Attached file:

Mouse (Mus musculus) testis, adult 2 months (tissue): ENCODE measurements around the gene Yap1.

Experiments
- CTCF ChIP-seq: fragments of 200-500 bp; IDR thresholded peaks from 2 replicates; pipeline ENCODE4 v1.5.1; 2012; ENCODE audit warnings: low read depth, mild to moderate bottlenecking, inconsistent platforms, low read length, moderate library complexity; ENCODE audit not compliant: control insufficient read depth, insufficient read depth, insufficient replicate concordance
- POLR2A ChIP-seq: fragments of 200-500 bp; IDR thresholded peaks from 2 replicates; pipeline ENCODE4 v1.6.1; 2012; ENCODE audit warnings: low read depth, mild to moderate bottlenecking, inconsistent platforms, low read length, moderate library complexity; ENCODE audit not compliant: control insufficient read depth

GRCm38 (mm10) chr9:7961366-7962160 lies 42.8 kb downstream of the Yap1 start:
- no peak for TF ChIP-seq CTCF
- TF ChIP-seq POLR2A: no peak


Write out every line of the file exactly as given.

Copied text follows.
Mouse (Mus musculus) testis, adult 2 months (tissue): ENCODE measurements around the gene Yap1.

Experiments
- CTCF ChIP-seq: fragments of 200-500 bp; IDR thresholded peaks from 2 replicates; pipeline ENCODE4 v1.5.1; 2012; ENCODE audit warnings: low read depth, mild to moderate bottlenecking, inconsistent platforms, low read length, moderate library complexity; ENCODE audit not compliant: control insufficient read depth, insufficient read depth, insufficient replicate concordance
- POLR2A ChIP-seq: fragments of 200-500 bp; IDR thresholded peaks from 2 replicates; pipeline ENCODE4 v1.6.1; 2012; ENCODE audit warnings: low read depth, mild to moderate bottlenecking, inconsistent platforms, low read length, moderate library complexity; ENCODE audit not compliant: control insufficient read depth

GRCm38 (mm10) chr9:7961366-7962160 lies 42.8 kb downstream of the Yap1 start:
- no peak for TF ChIP-seq CTCF
- TF ChIP-seq POLR2A: no peak